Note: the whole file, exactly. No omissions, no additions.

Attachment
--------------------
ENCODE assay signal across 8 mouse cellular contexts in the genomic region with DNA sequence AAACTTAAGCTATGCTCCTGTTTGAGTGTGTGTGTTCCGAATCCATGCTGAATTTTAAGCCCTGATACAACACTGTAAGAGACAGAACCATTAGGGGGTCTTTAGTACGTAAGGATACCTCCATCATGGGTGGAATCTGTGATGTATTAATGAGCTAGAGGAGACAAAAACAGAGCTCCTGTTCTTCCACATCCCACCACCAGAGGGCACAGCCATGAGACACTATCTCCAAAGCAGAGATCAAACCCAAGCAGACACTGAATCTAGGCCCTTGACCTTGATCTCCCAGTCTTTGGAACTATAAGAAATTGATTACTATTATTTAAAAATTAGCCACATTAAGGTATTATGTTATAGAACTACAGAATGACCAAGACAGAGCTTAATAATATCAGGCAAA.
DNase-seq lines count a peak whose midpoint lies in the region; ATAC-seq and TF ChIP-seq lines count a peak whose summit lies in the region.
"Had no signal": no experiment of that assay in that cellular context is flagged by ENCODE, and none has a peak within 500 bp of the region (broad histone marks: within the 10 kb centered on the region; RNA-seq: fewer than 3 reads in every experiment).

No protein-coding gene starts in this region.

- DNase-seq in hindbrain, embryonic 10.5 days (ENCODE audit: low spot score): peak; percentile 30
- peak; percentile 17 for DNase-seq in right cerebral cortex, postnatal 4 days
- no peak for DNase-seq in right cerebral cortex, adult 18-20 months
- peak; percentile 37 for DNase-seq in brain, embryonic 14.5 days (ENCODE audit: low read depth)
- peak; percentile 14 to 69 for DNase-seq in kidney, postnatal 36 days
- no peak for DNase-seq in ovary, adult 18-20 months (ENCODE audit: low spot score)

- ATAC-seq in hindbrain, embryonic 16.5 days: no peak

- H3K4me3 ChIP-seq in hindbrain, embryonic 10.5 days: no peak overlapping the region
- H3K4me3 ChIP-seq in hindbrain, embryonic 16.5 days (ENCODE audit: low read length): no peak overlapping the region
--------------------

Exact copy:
ENCODE assay signal across 8 mouse cellular contexts in the genomic region with DNA sequence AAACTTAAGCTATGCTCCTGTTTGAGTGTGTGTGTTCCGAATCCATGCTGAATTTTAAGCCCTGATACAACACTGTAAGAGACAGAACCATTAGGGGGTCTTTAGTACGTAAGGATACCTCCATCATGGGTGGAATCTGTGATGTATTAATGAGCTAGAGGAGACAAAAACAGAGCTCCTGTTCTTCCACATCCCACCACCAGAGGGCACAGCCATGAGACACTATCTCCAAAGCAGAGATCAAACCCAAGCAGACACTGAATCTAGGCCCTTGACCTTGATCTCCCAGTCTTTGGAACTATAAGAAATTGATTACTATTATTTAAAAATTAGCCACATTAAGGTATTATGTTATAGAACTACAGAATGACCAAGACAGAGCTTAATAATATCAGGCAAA.
DNase-seq lines count a peak whose midpoint lies in the region; ATAC-seq and TF ChIP-seq lines count a peak whose summit lies in the region.
"Had no signal": no experiment of that assay in that cellular context is flagged by ENCODE, and none has a peak within 500 bp of the region (broad histone marks: within the 10 kb centered on the region; RNA-seq: fewer than 3 reads in every experiment).

No protein-coding gene starts in this region.

- DNase-seq in hindbrain, embryonic 10.5 days (ENCODE audit: low spot score): peak; percentile 30
- peak; percentile 17 for DNase-seq in right cerebral cortex, postnatal 4 days
- no peak for DNase-seq in right cerebral cortex, adult 18-20 months
- peak; percentile 37 for DNase-seq in brain, embryonic 14.5 days (ENCODE audit: low read depth)
- peak; percentile 14 to 69 for DNase-seq in kidney, postnatal 36 days
- no peak for DNase-seq in ovary, adult 18-20 months (ENCODE audit: low spot score)

- ATAC-seq in hindbrain, embryonic 16.5 days: no peak

- H3K4me3 ChIP-seq in hindbrain, embryonic 10.5 days: no peak overlapping the region
- H3K4me3 ChIP-seq in hindbrain, embryonic 16.5 days (ENCODE audit: low read length): no peak overlapping the region